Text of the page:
In the book A Child Called "It," David has two brothers close to his age, Ron and Stan, who abide by their mother's wishes in ostracizing David. Ron is slightly older, and Stan is a bit younger. They offer no sense of protection or assistance to their brother, likely because they don't want their mother's insane methods of abuse to turn on them.
At least initially, though, their presence is a comfort to David; he realizes that his mother never acts so bizarrely when other people are around. When she resorts to attempting to burn David on the stove, for example, David realizes that he just has to buy enough time for Ron to come home from his Scouts meeting. Their mother manipulates Ron and Stan into believing that their brother deserves his abuse on some level, such as the evening following her threats to burn David alive:
I stood tall. I could hear Mother talking to Ron upstairs, telling him how proud she was of him, and how she didn’t have to worry about Ron becoming like David—a bad boy.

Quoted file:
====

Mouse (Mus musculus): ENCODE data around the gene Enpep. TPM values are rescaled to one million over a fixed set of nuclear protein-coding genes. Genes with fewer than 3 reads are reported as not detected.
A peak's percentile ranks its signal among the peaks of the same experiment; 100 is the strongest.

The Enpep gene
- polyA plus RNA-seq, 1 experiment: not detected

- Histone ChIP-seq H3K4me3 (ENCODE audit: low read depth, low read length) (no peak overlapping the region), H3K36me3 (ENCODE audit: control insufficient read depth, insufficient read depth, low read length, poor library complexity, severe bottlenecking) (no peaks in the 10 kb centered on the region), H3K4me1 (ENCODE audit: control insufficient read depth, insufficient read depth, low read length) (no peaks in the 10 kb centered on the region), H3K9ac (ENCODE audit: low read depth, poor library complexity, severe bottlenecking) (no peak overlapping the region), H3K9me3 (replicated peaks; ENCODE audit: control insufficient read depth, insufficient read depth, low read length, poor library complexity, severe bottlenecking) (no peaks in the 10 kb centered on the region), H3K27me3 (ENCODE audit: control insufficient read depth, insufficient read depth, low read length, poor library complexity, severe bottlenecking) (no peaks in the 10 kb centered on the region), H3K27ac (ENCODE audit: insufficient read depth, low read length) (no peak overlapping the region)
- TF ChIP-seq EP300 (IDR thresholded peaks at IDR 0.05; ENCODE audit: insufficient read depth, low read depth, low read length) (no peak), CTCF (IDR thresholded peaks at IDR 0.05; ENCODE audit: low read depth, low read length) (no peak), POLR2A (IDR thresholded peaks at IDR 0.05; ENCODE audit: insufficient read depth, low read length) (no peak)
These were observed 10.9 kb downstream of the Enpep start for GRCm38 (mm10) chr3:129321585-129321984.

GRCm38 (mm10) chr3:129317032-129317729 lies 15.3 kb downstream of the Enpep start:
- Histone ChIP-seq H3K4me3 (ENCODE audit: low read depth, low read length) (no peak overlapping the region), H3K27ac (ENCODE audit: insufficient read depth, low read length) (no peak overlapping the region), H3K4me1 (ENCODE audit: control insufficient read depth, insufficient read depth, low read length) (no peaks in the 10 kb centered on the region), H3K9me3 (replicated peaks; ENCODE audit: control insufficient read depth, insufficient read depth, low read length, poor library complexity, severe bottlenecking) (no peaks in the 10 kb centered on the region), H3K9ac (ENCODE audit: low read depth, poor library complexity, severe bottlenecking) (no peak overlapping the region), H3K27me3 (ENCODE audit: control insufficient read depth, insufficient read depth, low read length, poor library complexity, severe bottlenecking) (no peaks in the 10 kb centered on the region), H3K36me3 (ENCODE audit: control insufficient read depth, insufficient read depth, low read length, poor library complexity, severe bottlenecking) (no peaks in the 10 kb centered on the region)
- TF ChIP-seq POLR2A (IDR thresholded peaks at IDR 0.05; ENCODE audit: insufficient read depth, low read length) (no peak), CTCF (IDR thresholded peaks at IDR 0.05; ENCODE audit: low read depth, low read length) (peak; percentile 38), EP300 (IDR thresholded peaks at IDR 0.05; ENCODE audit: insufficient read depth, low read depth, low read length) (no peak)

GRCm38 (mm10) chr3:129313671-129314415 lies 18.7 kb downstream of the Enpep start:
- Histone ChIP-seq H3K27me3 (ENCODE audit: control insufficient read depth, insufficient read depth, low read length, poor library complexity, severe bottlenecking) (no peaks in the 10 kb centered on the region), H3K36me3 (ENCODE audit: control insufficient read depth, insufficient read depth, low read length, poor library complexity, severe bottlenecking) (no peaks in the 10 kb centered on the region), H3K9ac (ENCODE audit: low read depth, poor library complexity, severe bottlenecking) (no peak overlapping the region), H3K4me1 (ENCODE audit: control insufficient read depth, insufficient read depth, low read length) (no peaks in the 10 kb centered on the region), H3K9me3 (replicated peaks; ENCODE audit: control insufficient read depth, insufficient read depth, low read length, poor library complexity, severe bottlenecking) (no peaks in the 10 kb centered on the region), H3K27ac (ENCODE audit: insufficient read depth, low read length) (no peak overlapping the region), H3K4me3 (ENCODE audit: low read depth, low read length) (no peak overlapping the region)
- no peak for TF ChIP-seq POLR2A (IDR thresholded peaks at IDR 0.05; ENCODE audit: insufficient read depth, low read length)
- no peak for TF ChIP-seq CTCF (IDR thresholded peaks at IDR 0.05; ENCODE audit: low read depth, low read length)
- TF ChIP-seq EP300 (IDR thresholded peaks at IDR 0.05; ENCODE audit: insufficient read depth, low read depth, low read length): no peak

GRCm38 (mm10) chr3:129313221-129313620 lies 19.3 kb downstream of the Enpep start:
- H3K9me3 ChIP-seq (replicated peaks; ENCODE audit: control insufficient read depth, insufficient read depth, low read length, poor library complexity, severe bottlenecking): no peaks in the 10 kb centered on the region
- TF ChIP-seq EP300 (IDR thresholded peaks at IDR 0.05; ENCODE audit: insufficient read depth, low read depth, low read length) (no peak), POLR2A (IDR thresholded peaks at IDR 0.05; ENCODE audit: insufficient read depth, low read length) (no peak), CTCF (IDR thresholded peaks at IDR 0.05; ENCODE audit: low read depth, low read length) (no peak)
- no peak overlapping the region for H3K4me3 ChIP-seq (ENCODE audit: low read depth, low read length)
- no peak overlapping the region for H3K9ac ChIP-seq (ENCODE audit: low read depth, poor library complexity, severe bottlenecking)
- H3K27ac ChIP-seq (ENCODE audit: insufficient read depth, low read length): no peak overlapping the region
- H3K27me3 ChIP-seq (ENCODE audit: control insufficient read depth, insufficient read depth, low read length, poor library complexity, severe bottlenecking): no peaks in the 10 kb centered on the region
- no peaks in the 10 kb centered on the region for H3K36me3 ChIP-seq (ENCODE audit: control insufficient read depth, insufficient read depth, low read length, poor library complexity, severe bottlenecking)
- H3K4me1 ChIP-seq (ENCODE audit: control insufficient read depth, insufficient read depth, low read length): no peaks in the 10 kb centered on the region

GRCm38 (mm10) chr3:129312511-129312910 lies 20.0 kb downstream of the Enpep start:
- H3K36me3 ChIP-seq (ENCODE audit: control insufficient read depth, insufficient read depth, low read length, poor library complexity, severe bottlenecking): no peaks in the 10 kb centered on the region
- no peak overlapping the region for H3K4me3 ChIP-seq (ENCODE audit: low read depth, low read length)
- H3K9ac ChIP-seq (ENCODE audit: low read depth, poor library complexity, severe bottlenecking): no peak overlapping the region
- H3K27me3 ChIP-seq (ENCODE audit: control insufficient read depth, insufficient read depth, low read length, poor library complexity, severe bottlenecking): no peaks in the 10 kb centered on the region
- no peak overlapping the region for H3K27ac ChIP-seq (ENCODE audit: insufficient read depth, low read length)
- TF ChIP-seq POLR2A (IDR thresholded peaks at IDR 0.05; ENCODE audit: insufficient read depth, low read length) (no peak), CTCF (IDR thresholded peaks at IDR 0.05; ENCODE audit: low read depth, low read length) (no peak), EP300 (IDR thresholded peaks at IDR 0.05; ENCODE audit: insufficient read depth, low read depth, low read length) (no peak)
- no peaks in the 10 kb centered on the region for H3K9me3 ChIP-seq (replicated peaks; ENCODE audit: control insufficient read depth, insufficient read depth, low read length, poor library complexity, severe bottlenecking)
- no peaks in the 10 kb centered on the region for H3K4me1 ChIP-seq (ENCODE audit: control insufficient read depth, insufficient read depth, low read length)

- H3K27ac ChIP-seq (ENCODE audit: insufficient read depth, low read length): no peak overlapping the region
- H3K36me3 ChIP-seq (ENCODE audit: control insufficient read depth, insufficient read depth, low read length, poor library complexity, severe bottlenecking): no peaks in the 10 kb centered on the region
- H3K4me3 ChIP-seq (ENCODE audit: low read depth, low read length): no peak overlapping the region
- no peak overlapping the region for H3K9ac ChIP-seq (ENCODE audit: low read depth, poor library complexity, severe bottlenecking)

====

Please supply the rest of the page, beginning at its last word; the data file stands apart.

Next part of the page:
Russell is David's younger brother, and their mother uses him as a prop of sorts to demonstrate her excellence in maternal care. Once when the school forces her to come in to discuss the signs of abuse they have noted, she takes young Russell along:
She told me how she had dressed up to see the principal, with her infant son Russell in her arms. Mother told me how she had explained to the principal how David had an overactive imagination. Mother told him how David had often struck and scratched himself to get attention, since the recent birth of his new brother, Russell.
Russell is trained to "work" for his mother as he gets older, keeping an eye on David for her.
Later, baby Kevin joins their dysfunctional family, and David really adores him:
The only thing that kept me sane was my baby brother Kevin. He was a beautiful baby and I loved him.
It is important to note that David changes the true names of his brothers in his book.